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WHO: Children aged 6-to-11 should wear masks at times, too

The WHO says decisions about whether kids aged 6 to 11 should wear masks should consider factors like whether COVID-19 transmission is widespread in the area.

GENEVA, Switzerland — Just as millions of children are heading back to school, the World Health Organization says those aged 6 to 11 should wear masks in some cases to help fight the spread of coronavirus.

The recommendations presented Monday follow the widespread belief that children under 12 are not considered as likely to propagate the virus as much as adults. Children in general face less severe virus symptoms than do adults, with the elderly the most vulnerable to severe infection and death.

Now WHO says decisions about whether children aged 6 to 11 should wear masks should consider factors like whether COVID-19 transmission is widespread in the area where the child lives; the child's ability to safely use a mask; and adult supervision when taking the masks on or off.

“Luckily, the vast majority of children who are infected with the virus appear to have mild disease or asymptomatic infection, and that’s good news,” said Maria Van Kerkhove, technical chief of the U.N. health agency's emergencies program.

She still cautioned that some children can develop severe cases of coronavirus and even die.

The shift comes as confirmed COVID-19 infections worldwide have surpassed 23 million and confirmed deaths have passed 809,000, according to a tally by Johns Hopkins University. Experts say the tally understates the true toll of the pandemic due to limited testing, missed mild cases and other factors.

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The U.N. health agency for months trailed many governments in backing the widespread use of masks, a point not lost on critics, who said WHO was too slow to get on board with the benefits of general mask use. WHO had expressed concern that people who put on masks might unwittingly spread the virus from an unclean hand to their face, and insisted that health-care providers needed masks first amid some shortages.

Since then, researchers have found that the virus can be transmitted through aerosols — tiny droplets emitted when people talk, laugh, sing or sneeze — and mask-wearing can cut down on the amount of virus that people are exposed to.

Some policymakers, including public transport authorities in Europe and elsewhere, have set the bar for mask-wearing in crowded places like buses and trains at age 12 — with everyone older required to put them on.

Acknowledging gaps in both research and understanding of the virus, WHO said kids under age 6 should not wear masks, while those 12 to 18 should wear them just like adults should — notably in cases where physical distancing cannot be ensured and in areas of high transmission.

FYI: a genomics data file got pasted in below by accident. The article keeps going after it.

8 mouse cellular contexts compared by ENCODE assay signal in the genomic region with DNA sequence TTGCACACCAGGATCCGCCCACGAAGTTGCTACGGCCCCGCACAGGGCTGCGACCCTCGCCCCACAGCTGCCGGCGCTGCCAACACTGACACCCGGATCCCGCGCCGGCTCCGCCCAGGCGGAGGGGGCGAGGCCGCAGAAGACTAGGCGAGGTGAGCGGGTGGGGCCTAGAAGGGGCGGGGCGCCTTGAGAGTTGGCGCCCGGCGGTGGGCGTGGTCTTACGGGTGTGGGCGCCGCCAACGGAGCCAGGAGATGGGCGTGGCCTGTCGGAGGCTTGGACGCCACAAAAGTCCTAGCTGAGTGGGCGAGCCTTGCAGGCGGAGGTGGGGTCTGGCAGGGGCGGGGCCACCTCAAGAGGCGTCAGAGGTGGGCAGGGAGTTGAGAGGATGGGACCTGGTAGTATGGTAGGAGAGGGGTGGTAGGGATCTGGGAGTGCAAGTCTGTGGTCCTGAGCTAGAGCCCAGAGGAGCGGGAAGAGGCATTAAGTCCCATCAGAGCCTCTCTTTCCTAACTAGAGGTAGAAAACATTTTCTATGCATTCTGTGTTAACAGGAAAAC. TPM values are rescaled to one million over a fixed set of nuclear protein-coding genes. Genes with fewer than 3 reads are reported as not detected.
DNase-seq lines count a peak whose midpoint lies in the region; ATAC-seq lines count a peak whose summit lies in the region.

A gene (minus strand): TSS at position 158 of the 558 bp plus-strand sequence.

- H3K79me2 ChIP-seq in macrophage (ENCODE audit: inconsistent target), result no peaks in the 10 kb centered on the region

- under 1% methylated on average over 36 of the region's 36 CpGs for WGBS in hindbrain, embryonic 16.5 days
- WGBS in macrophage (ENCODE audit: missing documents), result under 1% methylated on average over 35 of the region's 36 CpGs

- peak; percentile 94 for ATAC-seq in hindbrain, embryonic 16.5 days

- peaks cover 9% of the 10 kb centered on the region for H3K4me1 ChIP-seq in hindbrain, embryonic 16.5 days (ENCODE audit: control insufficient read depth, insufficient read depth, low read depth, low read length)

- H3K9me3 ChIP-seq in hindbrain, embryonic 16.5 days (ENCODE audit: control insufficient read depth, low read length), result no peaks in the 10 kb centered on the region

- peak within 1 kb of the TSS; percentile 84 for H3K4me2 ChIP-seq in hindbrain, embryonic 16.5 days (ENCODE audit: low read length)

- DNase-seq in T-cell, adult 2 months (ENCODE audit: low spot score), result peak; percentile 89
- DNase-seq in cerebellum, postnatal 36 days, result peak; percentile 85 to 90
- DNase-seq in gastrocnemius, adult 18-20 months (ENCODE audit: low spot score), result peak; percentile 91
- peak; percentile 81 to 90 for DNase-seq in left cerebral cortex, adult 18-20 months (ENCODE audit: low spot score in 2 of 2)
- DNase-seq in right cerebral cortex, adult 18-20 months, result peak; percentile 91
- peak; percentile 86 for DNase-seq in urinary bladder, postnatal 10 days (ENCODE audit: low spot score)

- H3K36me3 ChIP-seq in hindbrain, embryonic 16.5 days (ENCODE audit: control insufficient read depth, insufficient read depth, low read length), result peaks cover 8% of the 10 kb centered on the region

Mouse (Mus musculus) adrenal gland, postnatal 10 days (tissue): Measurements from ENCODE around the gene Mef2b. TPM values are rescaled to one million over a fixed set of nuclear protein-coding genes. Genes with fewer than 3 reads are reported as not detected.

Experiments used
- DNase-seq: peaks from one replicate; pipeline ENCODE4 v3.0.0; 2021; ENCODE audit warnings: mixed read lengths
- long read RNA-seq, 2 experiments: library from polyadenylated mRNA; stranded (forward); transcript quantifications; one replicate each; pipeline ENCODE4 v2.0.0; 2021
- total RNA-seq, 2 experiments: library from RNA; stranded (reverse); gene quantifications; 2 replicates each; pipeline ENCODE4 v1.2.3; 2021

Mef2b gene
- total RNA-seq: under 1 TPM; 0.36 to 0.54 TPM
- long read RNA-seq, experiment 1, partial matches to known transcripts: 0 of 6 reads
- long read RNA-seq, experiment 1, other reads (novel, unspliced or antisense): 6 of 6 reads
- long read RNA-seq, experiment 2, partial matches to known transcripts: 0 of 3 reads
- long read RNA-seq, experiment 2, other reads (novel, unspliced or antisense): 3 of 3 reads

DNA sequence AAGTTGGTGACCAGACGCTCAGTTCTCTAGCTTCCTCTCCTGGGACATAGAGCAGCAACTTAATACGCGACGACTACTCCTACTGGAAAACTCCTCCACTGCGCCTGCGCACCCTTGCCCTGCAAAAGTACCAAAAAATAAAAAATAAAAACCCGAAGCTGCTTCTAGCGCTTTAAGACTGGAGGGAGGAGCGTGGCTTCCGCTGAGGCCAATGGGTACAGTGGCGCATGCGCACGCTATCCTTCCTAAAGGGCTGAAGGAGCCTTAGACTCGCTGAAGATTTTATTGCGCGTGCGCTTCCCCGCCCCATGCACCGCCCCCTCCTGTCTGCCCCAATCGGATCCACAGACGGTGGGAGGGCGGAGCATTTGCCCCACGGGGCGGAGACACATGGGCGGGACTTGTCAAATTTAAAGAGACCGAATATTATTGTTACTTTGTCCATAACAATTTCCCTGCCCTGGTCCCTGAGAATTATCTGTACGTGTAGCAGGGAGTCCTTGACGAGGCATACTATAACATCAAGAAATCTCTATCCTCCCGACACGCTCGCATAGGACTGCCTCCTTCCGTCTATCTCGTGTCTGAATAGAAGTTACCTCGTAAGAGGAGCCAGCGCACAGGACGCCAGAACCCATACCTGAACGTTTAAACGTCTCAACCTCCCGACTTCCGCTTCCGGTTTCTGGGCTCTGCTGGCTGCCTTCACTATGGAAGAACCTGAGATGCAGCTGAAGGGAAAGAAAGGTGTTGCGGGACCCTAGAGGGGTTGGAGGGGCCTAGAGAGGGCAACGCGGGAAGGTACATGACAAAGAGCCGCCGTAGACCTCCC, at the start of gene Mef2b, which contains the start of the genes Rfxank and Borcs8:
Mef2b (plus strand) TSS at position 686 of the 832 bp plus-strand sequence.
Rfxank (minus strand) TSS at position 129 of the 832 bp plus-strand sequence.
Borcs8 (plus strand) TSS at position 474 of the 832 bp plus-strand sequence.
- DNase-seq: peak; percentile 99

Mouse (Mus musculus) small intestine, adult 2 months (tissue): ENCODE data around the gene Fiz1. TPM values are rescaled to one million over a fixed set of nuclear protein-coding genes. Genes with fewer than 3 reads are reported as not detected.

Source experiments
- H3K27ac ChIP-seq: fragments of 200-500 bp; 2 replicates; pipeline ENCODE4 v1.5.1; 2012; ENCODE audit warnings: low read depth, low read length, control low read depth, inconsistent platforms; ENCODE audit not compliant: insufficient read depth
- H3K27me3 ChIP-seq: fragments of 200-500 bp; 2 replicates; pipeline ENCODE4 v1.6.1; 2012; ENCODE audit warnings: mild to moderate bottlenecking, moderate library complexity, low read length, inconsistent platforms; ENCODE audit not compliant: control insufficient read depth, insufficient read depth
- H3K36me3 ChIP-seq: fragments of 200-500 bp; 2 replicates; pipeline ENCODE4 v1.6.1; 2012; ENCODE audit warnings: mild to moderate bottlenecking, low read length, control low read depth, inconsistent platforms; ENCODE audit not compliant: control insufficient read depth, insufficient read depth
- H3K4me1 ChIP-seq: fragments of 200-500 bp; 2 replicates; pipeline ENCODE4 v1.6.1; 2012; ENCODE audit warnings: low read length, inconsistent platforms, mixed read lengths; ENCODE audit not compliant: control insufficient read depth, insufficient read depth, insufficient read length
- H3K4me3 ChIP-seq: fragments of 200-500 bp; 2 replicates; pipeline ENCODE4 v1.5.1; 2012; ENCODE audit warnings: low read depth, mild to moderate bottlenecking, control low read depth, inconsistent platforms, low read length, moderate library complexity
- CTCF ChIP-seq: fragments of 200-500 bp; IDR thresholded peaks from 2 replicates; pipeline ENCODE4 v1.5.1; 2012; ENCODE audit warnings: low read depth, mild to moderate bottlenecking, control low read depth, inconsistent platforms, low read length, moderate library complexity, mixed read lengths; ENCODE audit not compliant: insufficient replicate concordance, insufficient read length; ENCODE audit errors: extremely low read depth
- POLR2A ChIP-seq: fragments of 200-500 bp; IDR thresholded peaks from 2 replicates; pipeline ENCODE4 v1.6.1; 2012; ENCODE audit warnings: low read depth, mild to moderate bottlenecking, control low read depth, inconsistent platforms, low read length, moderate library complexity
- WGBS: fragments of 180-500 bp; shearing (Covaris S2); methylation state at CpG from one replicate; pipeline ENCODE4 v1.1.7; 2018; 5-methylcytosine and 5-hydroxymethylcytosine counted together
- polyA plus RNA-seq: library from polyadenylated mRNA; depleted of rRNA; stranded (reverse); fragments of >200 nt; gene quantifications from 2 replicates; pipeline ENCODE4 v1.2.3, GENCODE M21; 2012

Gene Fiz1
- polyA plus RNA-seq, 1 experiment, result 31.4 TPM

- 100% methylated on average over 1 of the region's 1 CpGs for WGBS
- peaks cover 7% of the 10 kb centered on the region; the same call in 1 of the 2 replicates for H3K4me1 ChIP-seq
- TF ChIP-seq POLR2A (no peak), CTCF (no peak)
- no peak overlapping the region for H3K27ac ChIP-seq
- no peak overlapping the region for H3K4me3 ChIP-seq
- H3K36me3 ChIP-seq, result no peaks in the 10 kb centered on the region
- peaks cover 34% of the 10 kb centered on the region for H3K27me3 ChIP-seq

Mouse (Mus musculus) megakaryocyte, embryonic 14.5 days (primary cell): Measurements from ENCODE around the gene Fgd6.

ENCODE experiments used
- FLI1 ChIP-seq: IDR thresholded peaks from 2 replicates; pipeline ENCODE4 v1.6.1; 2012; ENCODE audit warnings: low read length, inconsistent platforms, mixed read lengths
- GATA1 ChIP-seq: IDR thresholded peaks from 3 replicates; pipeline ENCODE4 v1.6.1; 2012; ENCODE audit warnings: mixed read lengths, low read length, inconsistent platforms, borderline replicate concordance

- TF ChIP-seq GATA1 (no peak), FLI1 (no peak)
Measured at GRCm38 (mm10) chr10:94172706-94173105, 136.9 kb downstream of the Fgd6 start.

WHO advises a “risk-based approach” for kids aged 6 to 11 that balances various factors.

Credit: AP
FILE - In this Wednesday, Aug. 12, 2020 file photo, parents wait with children on the schoolyard for the start of their first day at a school in Gelsenkirchen, Germany.

“Everyone agrees how important it is that schools are operating safely,” Van Kerkhove said. "We’ve outlined how that can be done in terms of physical distancing and hand hygiene stations, respiratory etiquette, the potential use of masks by either the workers or the children themselves.”

WHO said the current evidence suggests virus cases reported from kids stemmed mostly from transmission within households and that “documented transmission among children and staff within educational settings is limited.”

Parents, health officials and educators in countries around the world have been wrestling with the safety questions posed by having millions of children go back to school during a pandemic.

Over the weekend, Britain’s top public health officials issued a joint statement saying that children were more likely be harmed by staying away from school than from being exposed to COVID-19.

They said children are less likely to catch COVID-19 than adults and have “an exceptionally low risk’’ of dying from the disease. By contrast, they said studies show that not going to school limits children’s ability to succeed in life and may worsen physical and mental health problems.

“Very few, if any, children or teenagers will come to long-term harm from COVID-19 due solely to attending school,’’ the medical officers said. ”This has to be set against a certainty of long-term harm to many children and young people from not attending school.’’

The recommendations by WHO on Monday also noted lingering uncertainty about the effectiveness of transparent face shields, with WHO calling for more research into their use in response to COVID-19.

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Danica Kirka in London contributed to this story.